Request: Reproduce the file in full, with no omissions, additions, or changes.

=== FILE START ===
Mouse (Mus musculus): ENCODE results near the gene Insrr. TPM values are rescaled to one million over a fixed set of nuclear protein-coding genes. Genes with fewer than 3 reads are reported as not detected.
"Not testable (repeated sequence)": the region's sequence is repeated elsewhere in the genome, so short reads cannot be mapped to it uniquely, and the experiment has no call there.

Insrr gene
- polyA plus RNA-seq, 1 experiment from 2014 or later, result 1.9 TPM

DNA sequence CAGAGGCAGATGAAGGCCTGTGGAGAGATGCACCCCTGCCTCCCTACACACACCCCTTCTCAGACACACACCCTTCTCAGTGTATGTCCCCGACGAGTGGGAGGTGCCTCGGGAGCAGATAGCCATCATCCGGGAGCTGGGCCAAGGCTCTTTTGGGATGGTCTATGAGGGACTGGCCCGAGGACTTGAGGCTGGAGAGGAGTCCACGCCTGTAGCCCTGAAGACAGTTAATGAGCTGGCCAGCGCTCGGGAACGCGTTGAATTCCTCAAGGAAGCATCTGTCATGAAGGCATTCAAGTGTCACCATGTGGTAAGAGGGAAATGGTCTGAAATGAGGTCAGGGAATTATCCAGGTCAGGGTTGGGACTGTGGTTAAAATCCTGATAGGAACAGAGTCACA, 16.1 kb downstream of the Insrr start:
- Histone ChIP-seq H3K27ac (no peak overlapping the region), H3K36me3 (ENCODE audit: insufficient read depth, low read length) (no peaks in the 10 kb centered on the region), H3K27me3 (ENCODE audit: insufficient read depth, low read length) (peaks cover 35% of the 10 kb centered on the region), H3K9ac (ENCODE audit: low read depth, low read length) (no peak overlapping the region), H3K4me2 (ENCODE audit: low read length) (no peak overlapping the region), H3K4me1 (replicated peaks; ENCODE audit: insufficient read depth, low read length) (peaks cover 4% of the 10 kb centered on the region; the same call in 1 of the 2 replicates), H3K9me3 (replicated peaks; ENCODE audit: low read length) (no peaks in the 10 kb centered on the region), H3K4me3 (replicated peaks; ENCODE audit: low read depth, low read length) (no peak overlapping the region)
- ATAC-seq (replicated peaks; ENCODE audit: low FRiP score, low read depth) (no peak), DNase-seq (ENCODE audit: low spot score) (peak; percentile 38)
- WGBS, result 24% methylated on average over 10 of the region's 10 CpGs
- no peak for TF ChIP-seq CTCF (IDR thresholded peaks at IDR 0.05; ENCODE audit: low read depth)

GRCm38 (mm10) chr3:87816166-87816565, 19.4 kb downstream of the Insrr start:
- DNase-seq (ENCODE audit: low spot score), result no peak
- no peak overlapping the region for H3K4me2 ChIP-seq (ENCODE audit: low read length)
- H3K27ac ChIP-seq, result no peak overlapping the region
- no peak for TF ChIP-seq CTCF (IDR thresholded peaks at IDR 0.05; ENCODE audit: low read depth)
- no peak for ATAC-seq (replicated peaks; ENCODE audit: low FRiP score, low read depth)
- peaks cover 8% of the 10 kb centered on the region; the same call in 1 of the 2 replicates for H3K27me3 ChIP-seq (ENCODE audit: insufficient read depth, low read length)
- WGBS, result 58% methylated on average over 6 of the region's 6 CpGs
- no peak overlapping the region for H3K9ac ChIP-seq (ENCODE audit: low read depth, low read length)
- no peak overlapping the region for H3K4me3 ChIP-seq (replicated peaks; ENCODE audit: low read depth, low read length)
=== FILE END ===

Mouse (Mus musculus): ENCODE results near the gene Insrr. TPM values are rescaled to one million over a fixed set of nuclear protein-coding genes. Genes with fewer than 3 reads are reported as not detected.
"Not testable (repeated sequence)": the region's sequence is repeated elsewhere in the genome, so short reads cannot be mapped to it uniquely, and the experiment has no call there.

Insrr gene
- polyA plus RNA-seq, 1 experiment from 2014 or later, result 1.9 TPM

DNA sequence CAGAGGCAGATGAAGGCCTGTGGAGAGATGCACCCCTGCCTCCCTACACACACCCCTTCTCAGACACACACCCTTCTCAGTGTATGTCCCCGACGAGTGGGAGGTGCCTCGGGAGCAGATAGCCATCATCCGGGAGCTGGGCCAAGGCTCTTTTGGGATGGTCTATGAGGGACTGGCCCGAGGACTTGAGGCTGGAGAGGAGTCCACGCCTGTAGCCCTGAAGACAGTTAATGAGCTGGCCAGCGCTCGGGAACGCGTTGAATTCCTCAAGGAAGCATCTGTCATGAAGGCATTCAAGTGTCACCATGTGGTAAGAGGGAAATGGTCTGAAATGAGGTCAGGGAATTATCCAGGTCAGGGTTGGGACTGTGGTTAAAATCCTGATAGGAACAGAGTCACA, 16.1 kb downstream of the Insrr start:
- Histone ChIP-seq H3K27ac (no peak overlapping the region), H3K36me3 (ENCODE audit: insufficient read depth, low read length) (no peaks in the 10 kb centered on the region), H3K27me3 (ENCODE audit: insufficient read depth, low read length) (peaks cover 35% of the 10 kb centered on the region), H3K9ac (ENCODE audit: low read depth, low read length) (no peak overlapping the region), H3K4me2 (ENCODE audit: low read length) (no peak overlapping the region), H3K4me1 (replicated peaks; ENCODE audit: insufficient read depth, low read length) (peaks cover 4% of the 10 kb centered on the region; the same call in 1 of the 2 replicates), H3K9me3 (replicated peaks; ENCODE audit: low read length) (no peaks in the 10 kb centered on the region), H3K4me3 (replicated peaks; ENCODE audit: low read depth, low read length) (no peak overlapping the region)
- ATAC-seq (replicated peaks; ENCODE audit: low FRiP score, low read depth) (no peak), DNase-seq (ENCODE audit: low spot score) (peak; percentile 38)
- WGBS, result 24% methylated on average over 10 of the region's 10 CpGs
- no peak for TF ChIP-seq CTCF (IDR thresholded peaks at IDR 0.05; ENCODE audit: low read depth)

GRCm38 (mm10) chr3:87816166-87816565, 19.4 kb downstream of the Insrr start:
- DNase-seq (ENCODE audit: low spot score), result no peak
- no peak overlapping the region for H3K4me2 ChIP-seq (ENCODE audit: low read length)
- H3K27ac ChIP-seq, result no peak overlapping the region
- no peak for TF ChIP-seq CTCF (IDR thresholded peaks at IDR 0.05; ENCODE audit: low read depth)
- no peak for ATAC-seq (replicated peaks; ENCODE audit: low FRiP score, low read depth)
- peaks cover 8% of the 10 kb centered on the region; the same call in 1 of the 2 replicates for H3K27me3 ChIP-seq (ENCODE audit: insufficient read depth, low read length)
- WGBS, result 58% methylated on average over 6 of the region's 6 CpGs
- no peak overlapping the region for H3K9ac ChIP-seq (ENCODE audit: low read depth, low read length)
- no peak overlapping the region for H3K4me3 ChIP-seq (replicated peaks; ENCODE audit: low read depth, low read length)